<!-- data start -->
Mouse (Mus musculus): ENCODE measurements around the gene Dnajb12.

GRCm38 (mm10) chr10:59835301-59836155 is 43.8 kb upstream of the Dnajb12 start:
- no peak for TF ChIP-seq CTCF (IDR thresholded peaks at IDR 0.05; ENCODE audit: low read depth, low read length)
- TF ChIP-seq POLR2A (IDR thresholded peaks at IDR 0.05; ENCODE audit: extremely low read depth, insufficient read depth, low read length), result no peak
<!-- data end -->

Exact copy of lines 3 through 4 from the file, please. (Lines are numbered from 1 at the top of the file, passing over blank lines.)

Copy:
- no peak for TF ChIP-seq CTCF (IDR thresholded peaks at IDR 0.05; ENCODE audit: low read depth, low read length)
- TF ChIP-seq POLR2A (IDR thresholded peaks at IDR 0.05; ENCODE audit: extremely low read depth, insufficient read depth, low read length), result no peak